Ansible & systemctl daemon-reload

(UPDATE: there is now a PR open to add this functionality)

We recently migrated to Debian 8 which, by default, uses systemd. I can appreciate why some people have misgivings about it, but from my point of view it’s been a massive improvement.

Our unit files look like this now:

[Service]
ExecStart=/var/www/{{ app_name }}/app.js
Restart=always
StandardOutput=syslog
StandardError=syslog
SyslogIdentifier={{ app_name }}
User={{ app_name }}
Group={{ app_name }}
Environment=NODE_ENV={{ env }}
WorkingDirectory=/var/www/{{ app_name }}

[Install]
WantedBy=multi-user.target

Compared to a 3 page init script, using start-stop-daemon. And we no longer need a watchdog like monit.

We do our deployments using ansible, which already knows how to play nice with systemd. One thing missing though, is that if you change a unit file you need to call systemctl daemon-reload before the changes will be picked up.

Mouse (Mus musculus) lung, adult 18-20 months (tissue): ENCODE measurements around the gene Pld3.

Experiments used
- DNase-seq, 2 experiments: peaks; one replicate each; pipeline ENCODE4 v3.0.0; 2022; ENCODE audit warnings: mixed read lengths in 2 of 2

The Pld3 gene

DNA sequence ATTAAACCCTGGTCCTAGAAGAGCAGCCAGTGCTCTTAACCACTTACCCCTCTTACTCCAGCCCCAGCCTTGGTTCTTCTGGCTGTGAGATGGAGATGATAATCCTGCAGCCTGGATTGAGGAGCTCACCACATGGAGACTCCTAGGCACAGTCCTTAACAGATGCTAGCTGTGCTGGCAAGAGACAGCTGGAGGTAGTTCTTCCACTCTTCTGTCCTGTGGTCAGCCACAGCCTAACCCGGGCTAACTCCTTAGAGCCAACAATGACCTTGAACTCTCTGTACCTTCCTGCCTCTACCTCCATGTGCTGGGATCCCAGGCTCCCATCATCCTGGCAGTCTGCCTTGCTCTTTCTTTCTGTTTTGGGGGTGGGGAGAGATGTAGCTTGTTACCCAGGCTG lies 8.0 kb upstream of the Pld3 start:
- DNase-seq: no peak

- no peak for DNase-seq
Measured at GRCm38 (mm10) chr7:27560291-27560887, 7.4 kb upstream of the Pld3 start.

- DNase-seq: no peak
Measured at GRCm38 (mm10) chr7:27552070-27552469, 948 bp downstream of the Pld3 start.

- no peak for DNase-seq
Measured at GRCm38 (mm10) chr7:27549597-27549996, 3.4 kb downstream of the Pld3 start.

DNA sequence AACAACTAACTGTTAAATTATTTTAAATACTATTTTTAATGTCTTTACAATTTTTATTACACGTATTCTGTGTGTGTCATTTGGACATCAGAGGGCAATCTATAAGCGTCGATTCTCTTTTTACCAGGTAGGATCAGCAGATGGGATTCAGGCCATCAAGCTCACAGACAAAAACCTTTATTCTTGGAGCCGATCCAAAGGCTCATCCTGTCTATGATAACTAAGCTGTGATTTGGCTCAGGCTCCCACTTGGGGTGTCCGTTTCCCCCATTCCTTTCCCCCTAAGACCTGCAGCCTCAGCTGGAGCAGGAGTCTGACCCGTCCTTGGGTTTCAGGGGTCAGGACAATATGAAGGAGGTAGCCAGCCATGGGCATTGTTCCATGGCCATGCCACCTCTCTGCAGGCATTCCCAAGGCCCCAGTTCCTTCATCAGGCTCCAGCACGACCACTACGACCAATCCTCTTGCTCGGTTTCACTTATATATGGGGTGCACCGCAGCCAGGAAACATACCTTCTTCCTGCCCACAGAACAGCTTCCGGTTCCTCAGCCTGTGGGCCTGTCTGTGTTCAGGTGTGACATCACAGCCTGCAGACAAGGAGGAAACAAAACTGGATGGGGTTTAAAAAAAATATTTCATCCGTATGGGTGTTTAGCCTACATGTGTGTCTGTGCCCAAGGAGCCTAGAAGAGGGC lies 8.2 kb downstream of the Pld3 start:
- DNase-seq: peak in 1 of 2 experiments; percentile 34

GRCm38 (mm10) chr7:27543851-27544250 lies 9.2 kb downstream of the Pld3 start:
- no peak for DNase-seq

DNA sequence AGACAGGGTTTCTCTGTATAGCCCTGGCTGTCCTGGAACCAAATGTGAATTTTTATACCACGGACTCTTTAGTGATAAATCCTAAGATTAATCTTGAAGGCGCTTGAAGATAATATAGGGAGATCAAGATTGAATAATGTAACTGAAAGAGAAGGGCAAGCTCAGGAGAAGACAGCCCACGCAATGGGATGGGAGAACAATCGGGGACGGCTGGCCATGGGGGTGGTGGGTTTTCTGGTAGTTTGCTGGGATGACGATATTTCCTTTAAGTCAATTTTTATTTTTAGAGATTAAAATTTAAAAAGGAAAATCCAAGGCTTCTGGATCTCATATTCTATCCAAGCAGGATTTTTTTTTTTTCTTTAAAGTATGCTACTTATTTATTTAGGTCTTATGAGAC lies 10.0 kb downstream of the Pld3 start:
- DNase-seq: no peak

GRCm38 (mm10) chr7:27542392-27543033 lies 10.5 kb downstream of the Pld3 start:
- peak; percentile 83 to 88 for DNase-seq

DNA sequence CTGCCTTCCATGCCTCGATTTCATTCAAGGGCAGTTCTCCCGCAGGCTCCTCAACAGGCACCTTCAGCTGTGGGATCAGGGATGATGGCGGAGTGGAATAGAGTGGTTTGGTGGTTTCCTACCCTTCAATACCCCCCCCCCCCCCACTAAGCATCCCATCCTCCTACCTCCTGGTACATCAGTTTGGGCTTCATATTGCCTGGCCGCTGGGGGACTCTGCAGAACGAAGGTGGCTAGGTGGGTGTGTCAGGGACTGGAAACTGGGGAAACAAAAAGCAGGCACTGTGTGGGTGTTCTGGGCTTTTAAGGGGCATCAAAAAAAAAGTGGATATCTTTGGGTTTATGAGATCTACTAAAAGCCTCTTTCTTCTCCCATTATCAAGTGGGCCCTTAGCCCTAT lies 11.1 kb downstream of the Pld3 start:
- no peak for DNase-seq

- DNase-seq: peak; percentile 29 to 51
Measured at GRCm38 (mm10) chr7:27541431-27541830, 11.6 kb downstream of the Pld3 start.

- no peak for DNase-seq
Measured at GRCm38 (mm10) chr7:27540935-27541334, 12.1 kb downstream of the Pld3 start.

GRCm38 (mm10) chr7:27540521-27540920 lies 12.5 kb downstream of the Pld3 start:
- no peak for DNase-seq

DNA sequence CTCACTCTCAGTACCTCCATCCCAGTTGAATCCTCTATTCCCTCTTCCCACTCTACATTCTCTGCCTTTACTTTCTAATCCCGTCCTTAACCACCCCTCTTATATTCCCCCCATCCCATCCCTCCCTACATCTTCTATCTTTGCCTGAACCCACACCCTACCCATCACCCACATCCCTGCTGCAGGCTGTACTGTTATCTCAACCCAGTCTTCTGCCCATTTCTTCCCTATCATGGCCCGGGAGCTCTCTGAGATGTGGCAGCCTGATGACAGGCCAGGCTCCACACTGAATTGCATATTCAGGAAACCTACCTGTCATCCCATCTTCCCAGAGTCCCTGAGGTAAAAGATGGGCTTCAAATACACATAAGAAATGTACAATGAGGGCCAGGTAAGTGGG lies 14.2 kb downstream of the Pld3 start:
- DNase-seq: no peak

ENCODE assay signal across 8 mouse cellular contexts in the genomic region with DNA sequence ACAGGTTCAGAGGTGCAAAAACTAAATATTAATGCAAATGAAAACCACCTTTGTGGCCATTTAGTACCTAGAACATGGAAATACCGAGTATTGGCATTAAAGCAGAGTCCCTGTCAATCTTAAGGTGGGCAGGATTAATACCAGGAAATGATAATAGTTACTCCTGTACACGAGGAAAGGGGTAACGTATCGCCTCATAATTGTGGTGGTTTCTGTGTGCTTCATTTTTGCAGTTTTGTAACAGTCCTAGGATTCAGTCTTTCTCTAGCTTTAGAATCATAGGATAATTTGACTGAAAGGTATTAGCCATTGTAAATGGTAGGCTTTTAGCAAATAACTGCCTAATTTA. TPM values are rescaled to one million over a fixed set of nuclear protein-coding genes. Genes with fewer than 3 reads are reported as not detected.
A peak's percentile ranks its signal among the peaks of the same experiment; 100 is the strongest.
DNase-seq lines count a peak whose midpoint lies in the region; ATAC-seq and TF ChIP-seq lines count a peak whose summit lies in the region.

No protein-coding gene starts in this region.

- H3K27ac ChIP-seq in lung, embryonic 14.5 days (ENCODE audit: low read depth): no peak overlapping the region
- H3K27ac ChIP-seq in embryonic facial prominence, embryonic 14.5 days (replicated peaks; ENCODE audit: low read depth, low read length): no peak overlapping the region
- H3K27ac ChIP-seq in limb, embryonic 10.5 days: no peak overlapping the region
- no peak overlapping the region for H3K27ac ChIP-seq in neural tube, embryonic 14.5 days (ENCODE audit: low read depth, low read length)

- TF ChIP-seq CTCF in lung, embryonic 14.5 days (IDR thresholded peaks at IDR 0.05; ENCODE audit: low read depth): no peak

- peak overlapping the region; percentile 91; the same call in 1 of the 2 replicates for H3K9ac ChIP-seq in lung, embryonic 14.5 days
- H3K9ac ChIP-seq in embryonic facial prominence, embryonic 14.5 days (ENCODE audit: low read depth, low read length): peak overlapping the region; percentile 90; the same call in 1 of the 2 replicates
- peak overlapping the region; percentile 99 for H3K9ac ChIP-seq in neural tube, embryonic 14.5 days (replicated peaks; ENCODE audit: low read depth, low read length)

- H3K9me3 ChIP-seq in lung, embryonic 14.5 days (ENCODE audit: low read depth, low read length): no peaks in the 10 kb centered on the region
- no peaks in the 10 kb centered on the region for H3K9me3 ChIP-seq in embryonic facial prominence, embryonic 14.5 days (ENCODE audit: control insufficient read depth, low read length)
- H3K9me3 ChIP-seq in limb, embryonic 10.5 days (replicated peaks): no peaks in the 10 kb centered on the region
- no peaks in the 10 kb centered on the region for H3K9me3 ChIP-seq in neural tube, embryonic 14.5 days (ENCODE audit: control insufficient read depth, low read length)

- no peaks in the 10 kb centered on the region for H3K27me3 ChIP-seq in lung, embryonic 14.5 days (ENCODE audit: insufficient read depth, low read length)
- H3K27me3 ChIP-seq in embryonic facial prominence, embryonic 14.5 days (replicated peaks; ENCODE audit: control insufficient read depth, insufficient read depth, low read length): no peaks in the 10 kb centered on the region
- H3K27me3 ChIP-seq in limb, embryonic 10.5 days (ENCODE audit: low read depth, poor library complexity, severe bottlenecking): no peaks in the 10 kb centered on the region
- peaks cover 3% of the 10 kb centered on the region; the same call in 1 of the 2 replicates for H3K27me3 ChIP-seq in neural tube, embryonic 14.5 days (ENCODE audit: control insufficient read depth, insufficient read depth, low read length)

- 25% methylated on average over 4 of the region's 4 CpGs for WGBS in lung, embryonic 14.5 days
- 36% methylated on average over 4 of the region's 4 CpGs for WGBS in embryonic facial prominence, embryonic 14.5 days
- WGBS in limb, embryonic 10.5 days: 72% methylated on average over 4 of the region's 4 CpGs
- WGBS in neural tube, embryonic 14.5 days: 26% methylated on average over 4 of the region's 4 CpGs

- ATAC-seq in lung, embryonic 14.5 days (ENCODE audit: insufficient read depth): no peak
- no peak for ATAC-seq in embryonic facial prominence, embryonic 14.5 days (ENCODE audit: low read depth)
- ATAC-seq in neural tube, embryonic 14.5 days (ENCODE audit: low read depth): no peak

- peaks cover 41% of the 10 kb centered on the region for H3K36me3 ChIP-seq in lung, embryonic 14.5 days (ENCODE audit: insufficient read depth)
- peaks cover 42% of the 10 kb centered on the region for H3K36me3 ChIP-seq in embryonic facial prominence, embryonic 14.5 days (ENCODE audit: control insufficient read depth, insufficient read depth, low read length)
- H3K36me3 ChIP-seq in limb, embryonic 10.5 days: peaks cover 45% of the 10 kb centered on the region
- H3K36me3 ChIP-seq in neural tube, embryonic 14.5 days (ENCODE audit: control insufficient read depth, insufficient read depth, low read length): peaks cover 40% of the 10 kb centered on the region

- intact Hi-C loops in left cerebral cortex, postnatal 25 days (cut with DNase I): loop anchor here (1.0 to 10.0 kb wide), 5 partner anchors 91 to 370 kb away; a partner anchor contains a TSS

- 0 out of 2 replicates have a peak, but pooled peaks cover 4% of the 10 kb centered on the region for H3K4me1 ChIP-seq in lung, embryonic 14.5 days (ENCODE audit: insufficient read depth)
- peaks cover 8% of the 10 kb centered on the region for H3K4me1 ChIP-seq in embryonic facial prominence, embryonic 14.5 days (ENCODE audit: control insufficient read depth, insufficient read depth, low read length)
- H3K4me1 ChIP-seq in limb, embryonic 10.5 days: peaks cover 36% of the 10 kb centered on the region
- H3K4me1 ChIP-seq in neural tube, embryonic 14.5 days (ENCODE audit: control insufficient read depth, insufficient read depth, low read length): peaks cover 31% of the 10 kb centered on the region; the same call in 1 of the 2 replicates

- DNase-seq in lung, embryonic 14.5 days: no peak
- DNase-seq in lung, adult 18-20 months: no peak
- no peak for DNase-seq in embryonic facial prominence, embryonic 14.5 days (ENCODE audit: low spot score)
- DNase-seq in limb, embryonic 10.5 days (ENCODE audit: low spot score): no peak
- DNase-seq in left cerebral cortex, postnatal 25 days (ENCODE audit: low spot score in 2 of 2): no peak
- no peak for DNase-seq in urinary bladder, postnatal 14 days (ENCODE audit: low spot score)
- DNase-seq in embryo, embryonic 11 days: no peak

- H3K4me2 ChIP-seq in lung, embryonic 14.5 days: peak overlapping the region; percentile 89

There’s a discussion underway as to whether ansible should take care of it. But for now, the easiest thing to do is add another handler:

- name: Install unit file
  sudo: true
  copy: src=foo.service dest=/lib/systemd/system/ owner=root mode=644
  notify:
    - reload systemd
    - restart foo

with a handler like this:

- name: reload systemd
  sudo: yes
  command: systemctl daemon-reload

UPDATE: if you need to restart the service later in the same play, you can flush the handlers to ensure daemon-reload has been called:

- meta: flush_handlers
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4 thoughts on “Ansible & systemctl daemon-reload

  1. felipe1982 April 12, 2017 / 4:02 am

    Moreover, from what I can tell, the `systemd` ansible module wouldn’t work on a non-systemd system, which makes *this* post all the more relevant.

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